Programming and Interactive Proving With Z3Py

I’ve been fiddling with z3py, figuring out some functionality and realizing some interesting things you could do with it. I think I’m at a point where it is nice to checkpoint myself with a blog post.

I’m a little surprised z3py doesn’t overload the & and | operators and some kind of implies operator for BoolRef. You can insert them later using this.

Functional Programming

Python is not the best functional programming environment imo. And by functional programming I implicitly mean roughly ML-like FP a la Haskell or OCaml. I don’t venture much into lisp land.

The lack of good algebraic datatypes (the class syntax is so ungainly) and a type system hurts. The lack of pattern matching hurts. The lambda keyword is so long it makes me sad.

But you have full access to z3 from the python bindings. Z3 does have algebraic data types, and a type system. It has built in substitution mechanisms and evaluation. And it has insane search procedures and the ability to prove things. Pretty damn cool!

Unfortunately the type system is rather simplistic, being basically simply typed rather than polymorphic or something else. But using python a a schema/macro system for z3 seems a plausible way forward.

To build templated types, you can have constructor functions in python for the appropriate types.

You can access the constructors from the returned types. Check this out. You get detector functions is_Nothing and is_Just , the extractor function fromJust and constructor functions Nothing and Just. I do a lot of dir exploration with z3py. It’s hard to know what’s available sometimes

It’s possible to build a general purpose match combinator on these types since you can introspect the number of constructors of the ADT using num_constructors, constructor, recognizer, and accessor. There might be a match inside z3py somewhere? I think it’s part of the SMTLIB standard now.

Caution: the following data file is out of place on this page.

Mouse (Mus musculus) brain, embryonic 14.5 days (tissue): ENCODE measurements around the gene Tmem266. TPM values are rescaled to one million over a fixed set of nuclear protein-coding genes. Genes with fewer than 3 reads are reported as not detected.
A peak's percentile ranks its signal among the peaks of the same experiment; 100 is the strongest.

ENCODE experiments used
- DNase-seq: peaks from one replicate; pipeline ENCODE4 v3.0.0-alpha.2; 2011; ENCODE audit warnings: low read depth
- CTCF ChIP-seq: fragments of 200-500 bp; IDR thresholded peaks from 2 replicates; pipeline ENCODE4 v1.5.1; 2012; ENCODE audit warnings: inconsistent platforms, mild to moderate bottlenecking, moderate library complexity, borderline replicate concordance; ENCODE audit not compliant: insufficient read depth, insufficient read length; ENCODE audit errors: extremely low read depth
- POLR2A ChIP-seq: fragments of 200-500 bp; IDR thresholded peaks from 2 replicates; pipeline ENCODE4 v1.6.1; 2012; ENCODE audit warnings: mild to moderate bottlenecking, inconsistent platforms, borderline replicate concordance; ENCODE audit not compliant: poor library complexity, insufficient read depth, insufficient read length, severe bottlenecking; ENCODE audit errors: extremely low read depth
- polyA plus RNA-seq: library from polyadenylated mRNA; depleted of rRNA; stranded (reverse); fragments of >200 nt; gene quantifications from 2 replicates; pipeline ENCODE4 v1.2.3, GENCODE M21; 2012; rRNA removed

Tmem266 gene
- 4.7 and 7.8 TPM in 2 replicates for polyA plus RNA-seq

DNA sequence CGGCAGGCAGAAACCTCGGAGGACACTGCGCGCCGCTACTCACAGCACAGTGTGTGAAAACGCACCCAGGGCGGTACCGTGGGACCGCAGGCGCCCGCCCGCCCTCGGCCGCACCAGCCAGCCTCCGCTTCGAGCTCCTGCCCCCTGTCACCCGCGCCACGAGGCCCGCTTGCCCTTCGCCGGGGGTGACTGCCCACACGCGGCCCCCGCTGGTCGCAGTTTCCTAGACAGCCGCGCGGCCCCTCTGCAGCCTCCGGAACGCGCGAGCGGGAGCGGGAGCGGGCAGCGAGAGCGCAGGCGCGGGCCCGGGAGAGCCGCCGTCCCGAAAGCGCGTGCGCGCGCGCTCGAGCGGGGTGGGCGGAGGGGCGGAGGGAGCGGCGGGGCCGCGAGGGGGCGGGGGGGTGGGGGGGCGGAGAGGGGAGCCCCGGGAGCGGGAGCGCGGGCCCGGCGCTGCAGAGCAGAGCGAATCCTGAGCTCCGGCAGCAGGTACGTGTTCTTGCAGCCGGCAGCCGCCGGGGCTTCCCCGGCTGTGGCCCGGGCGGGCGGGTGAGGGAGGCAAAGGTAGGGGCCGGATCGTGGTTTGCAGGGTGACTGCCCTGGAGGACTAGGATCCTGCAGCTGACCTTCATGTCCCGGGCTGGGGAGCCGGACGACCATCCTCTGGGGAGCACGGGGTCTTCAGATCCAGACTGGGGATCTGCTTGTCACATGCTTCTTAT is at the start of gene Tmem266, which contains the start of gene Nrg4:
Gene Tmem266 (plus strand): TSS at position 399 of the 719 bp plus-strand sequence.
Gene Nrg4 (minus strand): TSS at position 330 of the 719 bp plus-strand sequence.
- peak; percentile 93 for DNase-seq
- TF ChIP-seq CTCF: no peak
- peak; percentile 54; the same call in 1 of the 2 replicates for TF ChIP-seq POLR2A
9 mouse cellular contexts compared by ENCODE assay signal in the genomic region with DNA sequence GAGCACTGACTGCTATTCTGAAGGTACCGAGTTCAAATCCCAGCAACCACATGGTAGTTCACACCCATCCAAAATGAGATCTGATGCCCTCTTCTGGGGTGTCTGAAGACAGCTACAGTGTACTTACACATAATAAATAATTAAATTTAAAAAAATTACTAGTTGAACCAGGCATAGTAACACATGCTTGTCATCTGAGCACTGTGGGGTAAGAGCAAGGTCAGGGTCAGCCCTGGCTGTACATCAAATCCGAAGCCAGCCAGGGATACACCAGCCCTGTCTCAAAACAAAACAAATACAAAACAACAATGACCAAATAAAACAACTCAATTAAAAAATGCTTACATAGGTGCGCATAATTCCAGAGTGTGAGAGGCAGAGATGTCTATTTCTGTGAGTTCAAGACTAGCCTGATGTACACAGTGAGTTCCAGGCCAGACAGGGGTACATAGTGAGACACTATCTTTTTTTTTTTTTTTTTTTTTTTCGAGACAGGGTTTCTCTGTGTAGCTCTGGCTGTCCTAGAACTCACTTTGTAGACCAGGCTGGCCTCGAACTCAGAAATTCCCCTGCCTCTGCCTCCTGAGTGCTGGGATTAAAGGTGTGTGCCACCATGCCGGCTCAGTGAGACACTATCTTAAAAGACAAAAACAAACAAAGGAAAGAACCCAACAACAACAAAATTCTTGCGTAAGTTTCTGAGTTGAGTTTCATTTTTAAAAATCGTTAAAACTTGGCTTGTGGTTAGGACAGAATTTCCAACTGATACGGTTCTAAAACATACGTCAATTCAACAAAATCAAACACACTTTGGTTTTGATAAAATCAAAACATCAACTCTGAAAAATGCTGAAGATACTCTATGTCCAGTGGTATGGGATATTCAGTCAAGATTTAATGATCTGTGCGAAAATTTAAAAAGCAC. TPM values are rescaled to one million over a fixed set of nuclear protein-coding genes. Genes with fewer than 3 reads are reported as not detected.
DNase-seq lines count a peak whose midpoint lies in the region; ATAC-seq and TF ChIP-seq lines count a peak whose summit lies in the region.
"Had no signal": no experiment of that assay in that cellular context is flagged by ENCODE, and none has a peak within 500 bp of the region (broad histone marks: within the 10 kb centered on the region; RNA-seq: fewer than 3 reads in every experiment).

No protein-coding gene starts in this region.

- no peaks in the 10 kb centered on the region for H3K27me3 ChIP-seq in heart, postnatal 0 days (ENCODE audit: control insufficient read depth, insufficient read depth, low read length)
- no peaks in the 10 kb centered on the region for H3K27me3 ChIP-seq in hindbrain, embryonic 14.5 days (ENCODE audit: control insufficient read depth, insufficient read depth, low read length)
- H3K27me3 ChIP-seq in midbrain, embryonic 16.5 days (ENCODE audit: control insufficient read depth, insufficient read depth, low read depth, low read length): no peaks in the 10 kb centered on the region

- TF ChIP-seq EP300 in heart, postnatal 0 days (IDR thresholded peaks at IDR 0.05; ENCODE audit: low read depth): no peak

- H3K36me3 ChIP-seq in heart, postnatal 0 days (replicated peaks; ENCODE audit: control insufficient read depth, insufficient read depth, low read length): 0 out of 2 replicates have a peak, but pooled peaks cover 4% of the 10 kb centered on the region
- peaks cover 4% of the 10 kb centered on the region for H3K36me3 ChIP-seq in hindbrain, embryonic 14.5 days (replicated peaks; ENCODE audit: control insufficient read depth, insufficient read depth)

Example usage:

Z3 has a substitution mechanism built in. This is useful for instantiating ForAll and for evaluating Lambda. The substitute_vars function is what you want like so substitute_vars(f.body(), x, y, z)

It is possible to reflect the syntax in a fairly straightforward way back into python via a lambdify function, mimicking the equivalent very useful function from sympy. Lambdify is basically an interp function. Here is a start for such a function. I by no means have implemented interpretation of the entirety of z3. Also I feel like this implementation is very clunky. Some kind of CPS?

There is the ability to define recursive functions in z3. It is also plausible to define them via. In this way you can get a reversible functional programming language, maybe some subset of mercury / curry’s power.

Interactive Theorem Proving

Z3 is awesome at thoerem proving. But somethings it just doesn’t handle right and needs human guidance.

Through searching, there are a couple interesting python interactive theorem prover projects. Cody pointed me to a project he worked on a while back, Boole . It has a dependently typed lambda calculus in it with the purpose of gluing together many systems, I think. He implemented a lot of stuff from scratch. I think I want to try to get less and do less. There is also holpy which appears to be being actively developed. It’s roughly a translation of hol to python I think. It’s available from a strange chinese github on the author’s website if you go looking for it.

This suggests an interesting approach. Most interactive theorem provers start unautomated and add it later. Instead we can iteratively build an interface to de-automate z3.